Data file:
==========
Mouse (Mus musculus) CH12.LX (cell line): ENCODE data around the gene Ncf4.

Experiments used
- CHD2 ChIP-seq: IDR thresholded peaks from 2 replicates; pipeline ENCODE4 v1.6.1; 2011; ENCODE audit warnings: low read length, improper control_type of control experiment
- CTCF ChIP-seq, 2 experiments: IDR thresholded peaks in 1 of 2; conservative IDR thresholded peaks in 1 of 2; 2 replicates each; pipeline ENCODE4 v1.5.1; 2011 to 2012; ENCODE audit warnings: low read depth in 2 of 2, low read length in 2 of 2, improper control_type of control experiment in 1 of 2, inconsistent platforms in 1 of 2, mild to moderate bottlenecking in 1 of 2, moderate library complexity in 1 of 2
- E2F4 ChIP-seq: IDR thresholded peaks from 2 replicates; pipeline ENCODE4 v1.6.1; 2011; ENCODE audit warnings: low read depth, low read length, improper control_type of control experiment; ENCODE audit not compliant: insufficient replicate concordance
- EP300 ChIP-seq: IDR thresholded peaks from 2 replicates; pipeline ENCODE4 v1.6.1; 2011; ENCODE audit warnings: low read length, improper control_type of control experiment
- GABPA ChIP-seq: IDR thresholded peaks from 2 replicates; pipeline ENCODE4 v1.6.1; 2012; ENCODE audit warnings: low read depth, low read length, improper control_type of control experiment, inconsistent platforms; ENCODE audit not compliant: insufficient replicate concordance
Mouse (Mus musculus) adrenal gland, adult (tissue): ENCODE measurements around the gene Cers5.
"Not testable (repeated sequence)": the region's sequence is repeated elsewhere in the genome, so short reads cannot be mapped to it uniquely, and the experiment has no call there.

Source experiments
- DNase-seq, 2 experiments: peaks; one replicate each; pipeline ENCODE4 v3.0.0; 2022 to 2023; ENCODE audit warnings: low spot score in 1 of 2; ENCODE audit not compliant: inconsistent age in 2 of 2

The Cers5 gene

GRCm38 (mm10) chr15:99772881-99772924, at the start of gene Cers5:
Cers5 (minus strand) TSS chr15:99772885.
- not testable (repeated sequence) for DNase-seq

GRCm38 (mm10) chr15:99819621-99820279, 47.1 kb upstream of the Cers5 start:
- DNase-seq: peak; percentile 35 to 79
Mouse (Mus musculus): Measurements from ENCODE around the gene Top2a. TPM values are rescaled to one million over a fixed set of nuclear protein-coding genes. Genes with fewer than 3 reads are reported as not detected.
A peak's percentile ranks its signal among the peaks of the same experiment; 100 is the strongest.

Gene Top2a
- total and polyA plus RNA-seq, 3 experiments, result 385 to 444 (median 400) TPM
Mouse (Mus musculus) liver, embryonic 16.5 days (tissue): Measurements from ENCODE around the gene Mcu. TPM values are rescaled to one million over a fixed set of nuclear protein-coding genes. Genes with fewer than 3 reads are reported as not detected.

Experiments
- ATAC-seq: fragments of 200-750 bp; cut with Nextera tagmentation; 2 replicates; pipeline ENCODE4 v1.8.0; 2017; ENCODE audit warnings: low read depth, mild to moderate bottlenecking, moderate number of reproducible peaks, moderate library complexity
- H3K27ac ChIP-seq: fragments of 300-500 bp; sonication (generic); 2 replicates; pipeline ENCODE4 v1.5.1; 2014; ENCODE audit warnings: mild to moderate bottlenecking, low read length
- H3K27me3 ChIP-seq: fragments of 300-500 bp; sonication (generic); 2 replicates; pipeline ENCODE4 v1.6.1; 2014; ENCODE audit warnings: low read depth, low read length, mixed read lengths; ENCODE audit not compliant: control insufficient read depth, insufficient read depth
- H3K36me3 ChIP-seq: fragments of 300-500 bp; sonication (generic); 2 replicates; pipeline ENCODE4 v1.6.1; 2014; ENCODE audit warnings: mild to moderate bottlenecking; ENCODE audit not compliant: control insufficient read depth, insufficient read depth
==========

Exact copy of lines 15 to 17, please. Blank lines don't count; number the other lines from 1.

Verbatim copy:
- not testable (repeated sequence) for DNase-seq

GRCm38 (mm10) chr15:99819621-99820279, 47.1 kb upstream of the Cers5 start:
- DNase-seq: peak; percentile 35 to 79